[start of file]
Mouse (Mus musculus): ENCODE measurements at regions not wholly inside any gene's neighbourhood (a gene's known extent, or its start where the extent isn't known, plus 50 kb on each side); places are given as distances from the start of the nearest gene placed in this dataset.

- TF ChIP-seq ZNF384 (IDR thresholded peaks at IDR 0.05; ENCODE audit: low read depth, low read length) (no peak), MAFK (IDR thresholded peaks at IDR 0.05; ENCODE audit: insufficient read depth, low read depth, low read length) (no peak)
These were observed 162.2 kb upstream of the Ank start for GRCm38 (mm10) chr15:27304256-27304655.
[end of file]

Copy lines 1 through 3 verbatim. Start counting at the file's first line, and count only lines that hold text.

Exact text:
Mouse (Mus musculus): ENCODE measurements at regions not wholly inside any gene's neighbourhood (a gene's known extent, or its start where the extent isn't known, plus 50 kb on each side); places are given as distances from the start of the nearest gene placed in this dataset.

- TF ChIP-seq ZNF384 (IDR thresholded peaks at IDR 0.05; ENCODE audit: low read depth, low read length) (no peak), MAFK (IDR thresholded peaks at IDR 0.05; ENCODE audit: insufficient read depth, low read depth, low read length) (no peak)
These were observed 162.2 kb upstream of the Ank start for GRCm38 (mm10) chr15:27304256-27304655.